A soft veil dims the tender skies,
And half conceals from pensive eyes
The bronzing tokens of the fall;
A calmness broods upon the hills,
And summer’s parting dream distills
A charm of silence over all.
The stacks of corn, in brown array,
Stand waiting through the placid day,
Like tattered wigwams on the plain;
The tribes that find a shelter there
Are phantom peoples, forms of air,
And ghosts of vanished joy and pain.
At evening when the crimson crest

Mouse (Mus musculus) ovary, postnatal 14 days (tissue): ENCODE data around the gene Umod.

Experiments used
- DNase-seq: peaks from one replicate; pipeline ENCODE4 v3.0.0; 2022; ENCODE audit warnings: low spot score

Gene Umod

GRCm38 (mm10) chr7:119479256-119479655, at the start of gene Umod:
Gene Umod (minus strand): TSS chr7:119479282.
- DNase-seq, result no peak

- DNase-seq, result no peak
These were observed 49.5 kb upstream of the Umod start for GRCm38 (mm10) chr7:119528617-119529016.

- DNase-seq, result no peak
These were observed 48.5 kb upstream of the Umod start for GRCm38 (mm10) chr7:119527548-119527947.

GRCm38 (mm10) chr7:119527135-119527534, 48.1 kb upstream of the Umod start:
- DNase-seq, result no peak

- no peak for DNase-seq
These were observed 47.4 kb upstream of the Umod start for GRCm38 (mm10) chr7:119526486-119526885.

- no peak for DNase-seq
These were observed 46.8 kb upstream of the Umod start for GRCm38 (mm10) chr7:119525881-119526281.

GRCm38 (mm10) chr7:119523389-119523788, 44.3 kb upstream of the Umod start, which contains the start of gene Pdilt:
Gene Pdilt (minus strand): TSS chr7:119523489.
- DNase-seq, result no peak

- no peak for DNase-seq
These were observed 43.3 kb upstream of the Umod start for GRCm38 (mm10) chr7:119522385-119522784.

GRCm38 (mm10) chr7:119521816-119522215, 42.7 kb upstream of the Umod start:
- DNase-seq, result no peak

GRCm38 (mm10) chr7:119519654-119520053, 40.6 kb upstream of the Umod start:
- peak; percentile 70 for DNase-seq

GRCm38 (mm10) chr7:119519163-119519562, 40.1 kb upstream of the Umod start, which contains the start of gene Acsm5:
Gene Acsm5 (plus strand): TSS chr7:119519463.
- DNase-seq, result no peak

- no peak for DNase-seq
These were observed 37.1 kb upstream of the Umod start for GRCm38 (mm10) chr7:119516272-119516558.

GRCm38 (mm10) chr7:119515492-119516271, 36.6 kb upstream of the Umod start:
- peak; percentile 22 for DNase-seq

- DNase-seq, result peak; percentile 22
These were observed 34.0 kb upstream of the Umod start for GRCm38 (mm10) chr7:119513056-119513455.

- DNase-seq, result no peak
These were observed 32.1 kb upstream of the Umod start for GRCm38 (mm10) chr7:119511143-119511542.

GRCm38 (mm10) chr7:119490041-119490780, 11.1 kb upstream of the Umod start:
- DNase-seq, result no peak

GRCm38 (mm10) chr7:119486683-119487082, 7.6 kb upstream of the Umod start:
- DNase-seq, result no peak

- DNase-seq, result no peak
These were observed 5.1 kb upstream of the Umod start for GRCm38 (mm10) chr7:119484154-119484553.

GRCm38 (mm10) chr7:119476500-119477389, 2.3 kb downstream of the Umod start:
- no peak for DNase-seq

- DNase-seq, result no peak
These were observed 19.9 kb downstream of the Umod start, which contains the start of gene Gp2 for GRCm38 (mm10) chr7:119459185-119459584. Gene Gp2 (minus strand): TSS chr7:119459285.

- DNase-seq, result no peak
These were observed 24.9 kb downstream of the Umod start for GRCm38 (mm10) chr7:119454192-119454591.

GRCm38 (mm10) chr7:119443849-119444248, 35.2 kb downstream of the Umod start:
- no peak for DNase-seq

Of sunset passes down the West,
I hear the whispering host returning;
On far-off fields, by elm and oak,
I see the lights, I smell the smoke,–
The Camp-fires of the Past are burning.
– Henry Van Dyke
‘It is a foolish thing,’ said I,
‘To bear with such, and pass it by;
Yet so I do, I know not why!’
And at each clash I would surmise
That if I had acted otherwise
I might have saved me many sighs.
But now the only happiness
In looking back that I possess —
Whose lack would leave me comfortless —
Is to remember I refrained
From masteries I might have gained,
And for my tolerance was disdained;
– Thomas Hardy